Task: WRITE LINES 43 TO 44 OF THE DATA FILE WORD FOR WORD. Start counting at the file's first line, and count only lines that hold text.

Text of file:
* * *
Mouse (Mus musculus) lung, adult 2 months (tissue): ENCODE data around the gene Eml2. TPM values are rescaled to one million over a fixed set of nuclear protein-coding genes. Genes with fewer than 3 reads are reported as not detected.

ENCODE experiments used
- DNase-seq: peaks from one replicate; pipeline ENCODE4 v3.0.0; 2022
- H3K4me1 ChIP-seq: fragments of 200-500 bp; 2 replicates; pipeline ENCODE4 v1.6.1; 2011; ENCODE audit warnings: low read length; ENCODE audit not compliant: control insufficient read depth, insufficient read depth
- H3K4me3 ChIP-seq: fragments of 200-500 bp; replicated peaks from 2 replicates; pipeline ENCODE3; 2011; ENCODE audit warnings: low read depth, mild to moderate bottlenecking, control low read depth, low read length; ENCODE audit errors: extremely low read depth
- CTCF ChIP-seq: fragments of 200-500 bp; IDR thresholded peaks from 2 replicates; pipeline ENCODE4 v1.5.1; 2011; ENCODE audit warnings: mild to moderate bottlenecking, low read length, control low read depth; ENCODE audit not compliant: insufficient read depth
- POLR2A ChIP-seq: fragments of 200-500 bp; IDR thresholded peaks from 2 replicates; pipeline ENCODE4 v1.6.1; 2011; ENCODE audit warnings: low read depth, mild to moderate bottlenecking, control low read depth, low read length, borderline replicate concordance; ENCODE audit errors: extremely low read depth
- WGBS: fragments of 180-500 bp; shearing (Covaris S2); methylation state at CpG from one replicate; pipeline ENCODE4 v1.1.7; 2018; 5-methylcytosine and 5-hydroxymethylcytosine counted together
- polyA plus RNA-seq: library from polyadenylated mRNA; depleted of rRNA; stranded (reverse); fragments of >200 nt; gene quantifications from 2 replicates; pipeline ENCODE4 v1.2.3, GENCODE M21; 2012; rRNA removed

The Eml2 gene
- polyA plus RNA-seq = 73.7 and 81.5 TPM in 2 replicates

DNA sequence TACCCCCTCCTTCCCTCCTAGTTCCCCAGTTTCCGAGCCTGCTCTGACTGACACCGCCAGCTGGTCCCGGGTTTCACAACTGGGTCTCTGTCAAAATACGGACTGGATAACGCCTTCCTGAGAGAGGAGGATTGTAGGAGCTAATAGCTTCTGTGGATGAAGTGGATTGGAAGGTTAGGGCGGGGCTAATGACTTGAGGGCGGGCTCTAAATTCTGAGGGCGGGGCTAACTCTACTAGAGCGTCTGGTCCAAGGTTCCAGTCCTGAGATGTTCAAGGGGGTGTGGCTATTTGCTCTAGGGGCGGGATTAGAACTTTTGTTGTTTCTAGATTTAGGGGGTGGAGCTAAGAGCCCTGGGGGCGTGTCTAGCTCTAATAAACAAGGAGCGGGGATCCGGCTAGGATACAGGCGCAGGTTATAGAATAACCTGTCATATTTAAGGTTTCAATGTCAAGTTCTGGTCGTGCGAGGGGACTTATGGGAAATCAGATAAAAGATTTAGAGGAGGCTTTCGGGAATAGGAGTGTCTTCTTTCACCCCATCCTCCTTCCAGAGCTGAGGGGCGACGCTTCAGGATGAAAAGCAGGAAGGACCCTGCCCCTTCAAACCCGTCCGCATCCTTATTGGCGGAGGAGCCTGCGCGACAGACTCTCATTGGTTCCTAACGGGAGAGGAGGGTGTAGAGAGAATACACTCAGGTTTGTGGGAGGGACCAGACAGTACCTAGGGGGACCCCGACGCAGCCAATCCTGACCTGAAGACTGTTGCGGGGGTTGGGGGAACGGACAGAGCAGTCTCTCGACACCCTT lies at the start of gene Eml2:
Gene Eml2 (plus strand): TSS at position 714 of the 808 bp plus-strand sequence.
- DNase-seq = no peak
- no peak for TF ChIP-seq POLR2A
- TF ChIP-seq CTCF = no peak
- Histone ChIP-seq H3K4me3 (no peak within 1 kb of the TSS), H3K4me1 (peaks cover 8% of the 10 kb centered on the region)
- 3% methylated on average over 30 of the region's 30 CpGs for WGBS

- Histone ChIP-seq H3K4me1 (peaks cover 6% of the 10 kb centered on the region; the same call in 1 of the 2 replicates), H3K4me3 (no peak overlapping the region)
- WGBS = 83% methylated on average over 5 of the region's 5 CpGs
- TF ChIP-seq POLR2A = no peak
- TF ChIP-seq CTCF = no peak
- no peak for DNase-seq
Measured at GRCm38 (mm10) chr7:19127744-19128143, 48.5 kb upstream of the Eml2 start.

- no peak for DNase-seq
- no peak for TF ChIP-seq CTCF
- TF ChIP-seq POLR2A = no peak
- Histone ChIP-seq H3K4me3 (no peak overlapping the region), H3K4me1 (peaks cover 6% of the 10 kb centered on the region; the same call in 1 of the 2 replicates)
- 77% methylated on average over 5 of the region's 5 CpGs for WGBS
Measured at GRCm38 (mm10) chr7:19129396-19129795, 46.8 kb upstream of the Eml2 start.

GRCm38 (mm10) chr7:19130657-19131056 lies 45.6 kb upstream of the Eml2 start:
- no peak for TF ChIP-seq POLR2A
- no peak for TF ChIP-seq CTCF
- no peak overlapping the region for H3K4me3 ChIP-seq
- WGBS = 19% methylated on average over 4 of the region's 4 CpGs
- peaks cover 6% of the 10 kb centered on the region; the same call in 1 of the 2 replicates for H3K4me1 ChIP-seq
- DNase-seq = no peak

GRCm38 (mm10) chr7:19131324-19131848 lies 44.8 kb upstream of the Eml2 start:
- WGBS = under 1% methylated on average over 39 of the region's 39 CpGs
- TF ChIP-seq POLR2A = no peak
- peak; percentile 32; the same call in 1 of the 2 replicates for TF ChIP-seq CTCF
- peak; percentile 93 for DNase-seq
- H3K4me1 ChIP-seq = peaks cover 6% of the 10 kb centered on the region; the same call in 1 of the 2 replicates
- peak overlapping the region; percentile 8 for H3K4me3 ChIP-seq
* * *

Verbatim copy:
- H3K4me1 ChIP-seq = peaks cover 6% of the 10 kb centered on the region; the same call in 1 of the 2 replicates
- peak overlapping the region; percentile 8 for H3K4me3 ChIP-seq